Just before we reached the saddle, an early September snowstorm blew-in, and temperatures dipped well below freezing. Unable to see any views from the saddle, we hunkered down on the trail next to some chamois grazing on the mountain side and waited for the storm to pass and reveal the views. My fingers were burnt with frost by the time we climbed down to the Chata pri Zelenom mountain hut. We arrived at 6pm, 45 minutes before sunset, and were shown to a little hobbit hole room with a mattress lined floor, were we could sleep for the night. The dining room was full, so we huddled in an uninsulated annex, and ate some disappointing dinner, and retired to the bar for cards and TatraTea.
Day 2: A Daring Decision
Breakfast was an amazing spread of cured meats, cheese, eggs and coffee, which was wonderful because we were starving and had a difficult decision to ponder. It had snowed hard through the night, and the most direct trail to the next mountain hut had a via ferrata over a peak. We did not have crampons/helmets, nor could any of the locals give us any clear advice. After a debate lasting two cups of coffee, Deb and I decided it would be best to take a longer route around the peak, and Bay set-off with a group of locals to push over its saddle.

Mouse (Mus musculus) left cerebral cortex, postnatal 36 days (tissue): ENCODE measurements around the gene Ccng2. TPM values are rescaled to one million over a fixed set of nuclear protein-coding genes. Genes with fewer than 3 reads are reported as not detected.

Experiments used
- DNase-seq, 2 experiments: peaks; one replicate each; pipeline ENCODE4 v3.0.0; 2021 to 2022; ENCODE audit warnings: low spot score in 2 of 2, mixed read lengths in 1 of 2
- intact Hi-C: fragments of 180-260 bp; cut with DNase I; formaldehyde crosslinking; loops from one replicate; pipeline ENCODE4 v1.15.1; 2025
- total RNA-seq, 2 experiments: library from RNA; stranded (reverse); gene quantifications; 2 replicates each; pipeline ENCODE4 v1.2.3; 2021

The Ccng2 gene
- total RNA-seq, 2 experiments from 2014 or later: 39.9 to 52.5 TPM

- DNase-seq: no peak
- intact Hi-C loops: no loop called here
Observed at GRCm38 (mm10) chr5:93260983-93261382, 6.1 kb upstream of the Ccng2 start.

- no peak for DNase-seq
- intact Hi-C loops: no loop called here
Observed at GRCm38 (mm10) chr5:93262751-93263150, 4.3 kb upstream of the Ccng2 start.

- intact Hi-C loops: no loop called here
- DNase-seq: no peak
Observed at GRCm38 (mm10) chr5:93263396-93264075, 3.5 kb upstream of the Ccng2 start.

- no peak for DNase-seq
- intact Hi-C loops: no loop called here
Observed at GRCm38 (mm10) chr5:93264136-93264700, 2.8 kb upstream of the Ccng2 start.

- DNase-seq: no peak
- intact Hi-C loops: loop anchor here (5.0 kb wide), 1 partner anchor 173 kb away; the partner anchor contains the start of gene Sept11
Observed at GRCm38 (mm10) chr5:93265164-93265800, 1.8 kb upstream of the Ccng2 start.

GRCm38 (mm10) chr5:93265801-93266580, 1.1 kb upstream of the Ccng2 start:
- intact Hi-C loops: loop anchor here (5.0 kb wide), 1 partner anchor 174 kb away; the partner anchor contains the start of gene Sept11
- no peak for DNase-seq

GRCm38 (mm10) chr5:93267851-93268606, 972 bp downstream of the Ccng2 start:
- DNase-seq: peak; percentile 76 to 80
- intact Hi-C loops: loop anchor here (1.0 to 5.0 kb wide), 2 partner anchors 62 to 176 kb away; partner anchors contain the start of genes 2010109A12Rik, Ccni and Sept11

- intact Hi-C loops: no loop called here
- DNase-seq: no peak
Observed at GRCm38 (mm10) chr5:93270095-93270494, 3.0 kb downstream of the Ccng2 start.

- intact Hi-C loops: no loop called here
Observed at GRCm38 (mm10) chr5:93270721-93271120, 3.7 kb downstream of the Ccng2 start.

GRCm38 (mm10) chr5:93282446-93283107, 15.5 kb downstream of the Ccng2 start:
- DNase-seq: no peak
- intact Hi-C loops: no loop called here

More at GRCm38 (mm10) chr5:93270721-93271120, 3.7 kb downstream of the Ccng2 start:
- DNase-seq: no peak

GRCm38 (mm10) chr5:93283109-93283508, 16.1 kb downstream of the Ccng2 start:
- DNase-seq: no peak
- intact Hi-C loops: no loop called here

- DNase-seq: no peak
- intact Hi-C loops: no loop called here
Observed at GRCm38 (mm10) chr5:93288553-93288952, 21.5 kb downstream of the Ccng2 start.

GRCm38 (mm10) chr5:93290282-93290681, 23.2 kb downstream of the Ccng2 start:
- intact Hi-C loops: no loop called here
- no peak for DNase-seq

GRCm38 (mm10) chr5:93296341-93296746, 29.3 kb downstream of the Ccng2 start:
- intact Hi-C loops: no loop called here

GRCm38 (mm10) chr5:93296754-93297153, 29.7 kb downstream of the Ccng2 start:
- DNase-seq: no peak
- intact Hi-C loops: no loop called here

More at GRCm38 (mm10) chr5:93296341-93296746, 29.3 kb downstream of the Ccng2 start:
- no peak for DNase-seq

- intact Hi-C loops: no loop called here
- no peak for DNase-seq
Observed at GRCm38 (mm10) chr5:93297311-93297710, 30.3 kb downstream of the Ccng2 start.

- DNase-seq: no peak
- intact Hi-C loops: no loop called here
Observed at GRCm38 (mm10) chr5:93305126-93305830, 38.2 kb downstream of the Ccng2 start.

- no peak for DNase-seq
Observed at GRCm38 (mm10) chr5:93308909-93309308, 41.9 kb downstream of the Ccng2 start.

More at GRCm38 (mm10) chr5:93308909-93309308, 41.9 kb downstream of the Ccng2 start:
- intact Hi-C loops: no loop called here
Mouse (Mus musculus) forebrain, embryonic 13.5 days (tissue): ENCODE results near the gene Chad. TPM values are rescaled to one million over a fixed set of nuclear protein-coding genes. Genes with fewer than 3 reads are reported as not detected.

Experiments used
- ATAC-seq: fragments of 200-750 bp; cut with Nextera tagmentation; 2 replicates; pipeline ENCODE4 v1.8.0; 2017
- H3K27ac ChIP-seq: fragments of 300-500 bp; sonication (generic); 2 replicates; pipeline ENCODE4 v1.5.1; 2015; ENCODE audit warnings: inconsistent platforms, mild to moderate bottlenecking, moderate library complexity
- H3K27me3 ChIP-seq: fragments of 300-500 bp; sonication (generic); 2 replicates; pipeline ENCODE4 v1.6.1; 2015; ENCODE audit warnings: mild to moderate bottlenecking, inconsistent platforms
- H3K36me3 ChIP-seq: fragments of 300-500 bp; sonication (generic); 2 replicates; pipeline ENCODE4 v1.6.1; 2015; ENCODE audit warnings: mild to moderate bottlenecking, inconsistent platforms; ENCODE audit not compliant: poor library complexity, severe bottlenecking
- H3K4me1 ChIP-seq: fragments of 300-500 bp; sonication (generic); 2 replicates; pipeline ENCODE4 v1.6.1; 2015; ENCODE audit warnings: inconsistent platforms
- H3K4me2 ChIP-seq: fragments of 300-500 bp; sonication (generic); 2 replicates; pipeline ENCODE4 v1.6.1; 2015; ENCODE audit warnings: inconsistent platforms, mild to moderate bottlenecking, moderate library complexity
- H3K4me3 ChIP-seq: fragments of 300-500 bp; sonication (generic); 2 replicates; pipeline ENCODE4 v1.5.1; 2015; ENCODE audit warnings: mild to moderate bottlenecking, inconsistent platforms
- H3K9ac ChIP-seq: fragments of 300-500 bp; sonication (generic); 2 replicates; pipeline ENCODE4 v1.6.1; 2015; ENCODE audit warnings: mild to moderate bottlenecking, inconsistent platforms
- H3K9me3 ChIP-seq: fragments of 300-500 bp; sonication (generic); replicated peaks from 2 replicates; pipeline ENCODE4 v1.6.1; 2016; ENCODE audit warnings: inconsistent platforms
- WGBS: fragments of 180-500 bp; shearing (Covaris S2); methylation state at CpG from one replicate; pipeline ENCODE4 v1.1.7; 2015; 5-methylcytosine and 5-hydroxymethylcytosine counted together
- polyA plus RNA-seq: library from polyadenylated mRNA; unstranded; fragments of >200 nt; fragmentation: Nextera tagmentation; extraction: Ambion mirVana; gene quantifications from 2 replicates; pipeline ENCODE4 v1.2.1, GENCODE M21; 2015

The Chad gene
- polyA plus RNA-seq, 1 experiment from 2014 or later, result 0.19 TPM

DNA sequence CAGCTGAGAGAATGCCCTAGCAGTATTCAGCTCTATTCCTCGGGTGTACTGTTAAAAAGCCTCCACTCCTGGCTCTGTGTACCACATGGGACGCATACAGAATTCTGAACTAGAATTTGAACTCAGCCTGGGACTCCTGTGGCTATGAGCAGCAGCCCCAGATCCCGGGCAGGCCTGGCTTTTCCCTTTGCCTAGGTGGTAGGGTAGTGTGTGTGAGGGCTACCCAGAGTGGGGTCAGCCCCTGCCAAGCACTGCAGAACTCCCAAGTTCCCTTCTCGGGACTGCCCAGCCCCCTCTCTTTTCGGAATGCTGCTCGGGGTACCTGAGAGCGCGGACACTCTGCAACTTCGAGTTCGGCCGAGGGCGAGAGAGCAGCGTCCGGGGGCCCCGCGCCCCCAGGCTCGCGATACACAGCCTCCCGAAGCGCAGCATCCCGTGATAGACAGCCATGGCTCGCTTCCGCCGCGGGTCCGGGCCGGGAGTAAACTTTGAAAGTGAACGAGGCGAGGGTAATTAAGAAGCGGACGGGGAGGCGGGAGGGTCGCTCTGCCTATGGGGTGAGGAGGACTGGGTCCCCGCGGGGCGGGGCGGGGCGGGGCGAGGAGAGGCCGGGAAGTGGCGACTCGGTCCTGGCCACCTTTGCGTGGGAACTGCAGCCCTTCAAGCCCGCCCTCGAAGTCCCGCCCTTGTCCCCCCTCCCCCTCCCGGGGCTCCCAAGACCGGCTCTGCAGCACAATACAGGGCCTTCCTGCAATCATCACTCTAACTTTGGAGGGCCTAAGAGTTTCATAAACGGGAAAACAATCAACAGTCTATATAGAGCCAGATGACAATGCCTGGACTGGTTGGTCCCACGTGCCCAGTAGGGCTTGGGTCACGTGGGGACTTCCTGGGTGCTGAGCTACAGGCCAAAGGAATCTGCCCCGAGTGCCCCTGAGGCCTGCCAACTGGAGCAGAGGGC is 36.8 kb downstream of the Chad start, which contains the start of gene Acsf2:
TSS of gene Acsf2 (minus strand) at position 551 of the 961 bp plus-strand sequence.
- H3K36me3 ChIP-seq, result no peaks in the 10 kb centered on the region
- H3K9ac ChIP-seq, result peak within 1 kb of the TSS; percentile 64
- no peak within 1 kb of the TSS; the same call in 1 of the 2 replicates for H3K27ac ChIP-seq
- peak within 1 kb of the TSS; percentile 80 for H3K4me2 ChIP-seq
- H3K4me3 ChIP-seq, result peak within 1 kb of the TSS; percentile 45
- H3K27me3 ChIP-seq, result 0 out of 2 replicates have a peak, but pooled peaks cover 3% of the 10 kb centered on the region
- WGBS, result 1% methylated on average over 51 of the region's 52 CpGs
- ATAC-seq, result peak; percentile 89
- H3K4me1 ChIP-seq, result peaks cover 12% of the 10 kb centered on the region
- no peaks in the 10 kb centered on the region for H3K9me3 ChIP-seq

Our route was 15 kms with 751 meters (2,464 feet) of elevation change. It started through an evergreen forest, and then climbed up to Skalnate pleso where the gondola lifts hikers up the mountain. We met Bay there, and he reported his trail was relatively easy and had some great views of the green lake, so Deb and I were disappointed in our decision.
The hike from there to Teryho chata mountain hut (2,015 meters) traversed the forest, climbed up a valley and then turned into switch backs up a ridge to the hut. The top of the switch backs were slushy, icy and steep. About half of the hikers were in crampons, and the other half had wet butts from falling into the snow. It was slow going, but our stealth led us into a herd of chamois near the top, which was a fine reward. Again, we arrived at 6pm, just before sunset.
Teryho chata was much smaller, with better food and friendlier staff. The view back down through the valley extends all the way to lights of the little towns in the lowlands, and there are a couple little alpine lakes to explore next to the hut. We loved our stay, even though we sweated through the night packed onto a small room lined with hikers and a baking pot-bellied stove.
Day 3: Surprise Via Ferrata